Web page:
I was raised in the Church. I came to faith around 10 years old in a rural Mennonite church in Northern Indiana. Thirteen years later, when I decided to go to seminary, many people around me had no idea what a seminary was (none of our pastors had ever gone), and they wondered about the value of “going to school for so many years.”

During seminary, then, I was both inspired and disillusioned. I was inspired by the richness of Scripture, and I saw the profound impact theology has on our lives. Yet, I was disillusioned by how disconnected my studies sometimes seemed from “real life.” At first, I wasn’t sure what to do with this tension.

I believe my story illustrates a common experience among ministry leaders. It highlights the very real need for a meaningful connection between the seminary and the Church.

At Grand Rapids Theological Seminary, we believe the seminary provides the Church with much needed expertise and precision in the areas of biblical interpretation, theology and current scholarship. Seminary fosters a rigor of thought and discipline of study that provides rich meaning and depth of insight for the health of the Church.

We also believe the Church provides equally valuable experience and training in the realities of ministry on the ground. Church leaders serve individuals and families as they wrestle with daily decisions, not just in theory, but in real-life situations. Pastors, therefore, are in a position to offer practical wisdom and spiritual care.

We need a meaningful connection between the seminary and the Church that functions on at least two levels: theological vision and careful mentoring of the heart.


Tim Keller writes in “Center Church” about the need for “theological vision,” which is the “middle space” between…a “doctrinal foundation” and particular “forms of ministry” (2012, p. 16). It is “a faithful restatement of the gospel with rich implications for life, ministry and mission in a type of culture at a moment of history” (p. 19).

Keller argues that each church must develop a theological vision for how the gospel impacts their specific culture at their specific time, so that they can develop truly faithful and fruitful ministry practices. This is where the seminary can help, not by prescribing a theological vision, but by helping pastors and Church leaders grasp the gospel at a deep level, and wrestle with how it works in their setting. Likewise, the Church can help the seminary focus its energies on the key issues ministry leaders face every day.

One of the reasons I love GRTS is that the people here “get” the need for this partnership. Professors here are passionate and confident about what they bring to the table, and they recognize their need to hear from and support those who serve in the “trenches” of ministry. (Many of them serve in the trenches themselves.)


Another way the seminary and the Church can partner is in the process of raising up new pastors and leaders for the church. Spiritual and pastoral formation is complex and takes time. Neither the seminary nor the Church can provide everything a student needs.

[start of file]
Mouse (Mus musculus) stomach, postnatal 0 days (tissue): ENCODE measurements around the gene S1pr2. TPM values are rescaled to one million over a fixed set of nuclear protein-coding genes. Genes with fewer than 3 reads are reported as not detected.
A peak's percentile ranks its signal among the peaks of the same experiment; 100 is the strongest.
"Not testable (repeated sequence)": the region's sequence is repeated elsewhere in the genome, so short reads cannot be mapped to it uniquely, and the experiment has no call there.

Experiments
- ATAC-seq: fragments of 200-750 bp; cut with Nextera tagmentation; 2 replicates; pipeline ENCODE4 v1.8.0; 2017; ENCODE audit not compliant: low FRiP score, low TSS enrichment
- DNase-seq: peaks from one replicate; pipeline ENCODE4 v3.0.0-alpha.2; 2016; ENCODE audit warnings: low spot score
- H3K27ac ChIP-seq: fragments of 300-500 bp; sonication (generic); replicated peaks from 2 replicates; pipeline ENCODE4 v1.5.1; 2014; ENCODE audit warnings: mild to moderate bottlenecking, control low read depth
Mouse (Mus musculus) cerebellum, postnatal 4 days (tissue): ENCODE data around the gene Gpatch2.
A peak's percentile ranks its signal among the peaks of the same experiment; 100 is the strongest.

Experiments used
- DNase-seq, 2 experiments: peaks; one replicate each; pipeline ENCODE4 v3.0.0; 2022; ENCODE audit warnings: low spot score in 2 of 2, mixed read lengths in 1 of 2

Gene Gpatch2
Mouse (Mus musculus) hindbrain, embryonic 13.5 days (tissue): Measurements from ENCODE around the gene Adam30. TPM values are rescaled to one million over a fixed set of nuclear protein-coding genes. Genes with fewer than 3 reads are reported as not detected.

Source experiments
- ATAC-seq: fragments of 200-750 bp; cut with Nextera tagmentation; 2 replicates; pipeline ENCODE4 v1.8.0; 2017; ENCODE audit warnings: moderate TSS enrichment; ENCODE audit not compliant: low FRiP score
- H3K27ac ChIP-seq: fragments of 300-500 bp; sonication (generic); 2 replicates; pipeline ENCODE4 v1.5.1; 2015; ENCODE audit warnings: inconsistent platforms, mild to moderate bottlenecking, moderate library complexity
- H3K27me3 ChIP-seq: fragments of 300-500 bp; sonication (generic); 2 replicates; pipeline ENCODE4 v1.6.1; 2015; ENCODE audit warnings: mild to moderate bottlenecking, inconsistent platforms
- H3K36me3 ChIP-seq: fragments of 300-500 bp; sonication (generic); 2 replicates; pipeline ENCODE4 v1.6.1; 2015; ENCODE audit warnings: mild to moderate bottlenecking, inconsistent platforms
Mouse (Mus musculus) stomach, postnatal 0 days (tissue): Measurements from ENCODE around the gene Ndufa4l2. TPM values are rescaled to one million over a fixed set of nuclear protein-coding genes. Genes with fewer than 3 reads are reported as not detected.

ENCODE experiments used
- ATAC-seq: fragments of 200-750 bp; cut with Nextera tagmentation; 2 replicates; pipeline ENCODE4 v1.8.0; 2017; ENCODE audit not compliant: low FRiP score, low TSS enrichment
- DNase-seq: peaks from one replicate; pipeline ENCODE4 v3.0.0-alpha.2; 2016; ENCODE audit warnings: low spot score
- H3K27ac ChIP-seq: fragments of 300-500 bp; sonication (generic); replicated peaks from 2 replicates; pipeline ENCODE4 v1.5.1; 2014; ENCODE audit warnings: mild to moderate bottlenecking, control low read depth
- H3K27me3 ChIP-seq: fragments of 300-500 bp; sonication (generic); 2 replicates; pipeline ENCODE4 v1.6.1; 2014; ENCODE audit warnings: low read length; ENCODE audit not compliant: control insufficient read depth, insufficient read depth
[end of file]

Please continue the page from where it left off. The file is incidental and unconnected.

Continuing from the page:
In my role at GRTS, I work directly with students pursuing pastoral ministry. I often talk with them about this need for holistic formation—growth in three areas: head, heart and hand. Students need rigorous theological education (head) to shape their mind around the truth of Scripture; they need practical ministry skills (hand) to put their training to work for the Church; and (perhaps most difficultly) they need to face their own brokenness and put on the cruciform heart of Christ. They need their characters formed in Christlikeness (heart).

This is where a meaningful partnership between the seminary and the Church is critical. I’ve seen it in action. Students benefit deeply by the careful mentoring of pastors in their ministry residencies. Plus, for the last two years, I have led students through a series of formation enhancements that come alongside their course work and provide space for the heart. Students attend formation retreats and small group meetings under the leadership of experienced pastors or counselors who model biblical authenticity. I am thankful for these friends and colleagues who have pursued students’ hearts, confronted their sin and sat with them in the struggles and uncertainties of ministry leadership.

We need more pastors who will take on this challenge. Professors are often most skilled in navigating the world of text, history and research while pastors and counselors are often most skilled in navigating the world of the heart. (Some people can do both. They’re the rock stars. Most of us lean one-way or the other.)


Through Talking Points, we hope to generate conversations about theology, culture and vocation in a way that develops theological vision, and we hope to build relationships with leaders who can carefully mentor the heart of students.

If you are interested in developing theological vision, we invite you to participate in this blog, attend Talking Points events, or enroll in (or audit) classes. If you are interested in putting energy into mentoring students, let me know by emailing darrell.yoder@cornerstone.edu.